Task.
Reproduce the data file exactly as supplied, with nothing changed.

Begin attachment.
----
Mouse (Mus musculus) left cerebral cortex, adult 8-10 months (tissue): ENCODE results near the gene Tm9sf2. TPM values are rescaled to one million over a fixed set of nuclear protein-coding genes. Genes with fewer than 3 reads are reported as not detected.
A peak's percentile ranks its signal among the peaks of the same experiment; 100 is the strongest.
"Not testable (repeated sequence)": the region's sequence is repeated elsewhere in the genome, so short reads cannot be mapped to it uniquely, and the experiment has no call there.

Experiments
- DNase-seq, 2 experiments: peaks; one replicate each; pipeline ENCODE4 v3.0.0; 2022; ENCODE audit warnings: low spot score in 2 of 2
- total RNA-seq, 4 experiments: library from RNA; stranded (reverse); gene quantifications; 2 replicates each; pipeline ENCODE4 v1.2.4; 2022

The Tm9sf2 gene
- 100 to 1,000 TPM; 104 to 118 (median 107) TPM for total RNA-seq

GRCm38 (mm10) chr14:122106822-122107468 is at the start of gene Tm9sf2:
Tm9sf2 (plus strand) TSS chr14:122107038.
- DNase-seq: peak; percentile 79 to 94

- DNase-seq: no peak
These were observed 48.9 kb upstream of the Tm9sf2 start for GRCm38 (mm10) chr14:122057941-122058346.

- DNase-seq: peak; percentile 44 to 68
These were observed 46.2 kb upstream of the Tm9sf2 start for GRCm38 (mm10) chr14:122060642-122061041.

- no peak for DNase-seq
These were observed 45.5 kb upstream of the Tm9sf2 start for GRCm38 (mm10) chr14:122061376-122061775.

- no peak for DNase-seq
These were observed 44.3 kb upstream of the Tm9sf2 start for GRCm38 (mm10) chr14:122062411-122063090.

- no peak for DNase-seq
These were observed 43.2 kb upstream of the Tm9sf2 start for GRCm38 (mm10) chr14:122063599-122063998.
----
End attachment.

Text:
Mouse (Mus musculus) left cerebral cortex, adult 8-10 months (tissue): ENCODE results near the gene Tm9sf2. TPM values are rescaled to one million over a fixed set of nuclear protein-coding genes. Genes with fewer than 3 reads are reported as not detected.
A peak's percentile ranks its signal among the peaks of the same experiment; 100 is the strongest.
"Not testable (repeated sequence)": the region's sequence is repeated elsewhere in the genome, so short reads cannot be mapped to it uniquely, and the experiment has no call there.

Experiments
- DNase-seq, 2 experiments: peaks; one replicate each; pipeline ENCODE4 v3.0.0; 2022; ENCODE audit warnings: low spot score in 2 of 2
- total RNA-seq, 4 experiments: library from RNA; stranded (reverse); gene quantifications; 2 replicates each; pipeline ENCODE4 v1.2.4; 2022

The Tm9sf2 gene
- 100 to 1,000 TPM; 104 to 118 (median 107) TPM for total RNA-seq

GRCm38 (mm10) chr14:122106822-122107468 is at the start of gene Tm9sf2:
Tm9sf2 (plus strand) TSS chr14:122107038.
- DNase-seq: peak; percentile 79 to 94

- DNase-seq: no peak
These were observed 48.9 kb upstream of the Tm9sf2 start for GRCm38 (mm10) chr14:122057941-122058346.

- DNase-seq: peak; percentile 44 to 68
These were observed 46.2 kb upstream of the Tm9sf2 start for GRCm38 (mm10) chr14:122060642-122061041.

- no peak for DNase-seq
These were observed 45.5 kb upstream of the Tm9sf2 start for GRCm38 (mm10) chr14:122061376-122061775.

- no peak for DNase-seq
These were observed 44.3 kb upstream of the Tm9sf2 start for GRCm38 (mm10) chr14:122062411-122063090.

- no peak for DNase-seq
These were observed 43.2 kb upstream of the Tm9sf2 start for GRCm38 (mm10) chr14:122063599-122063998.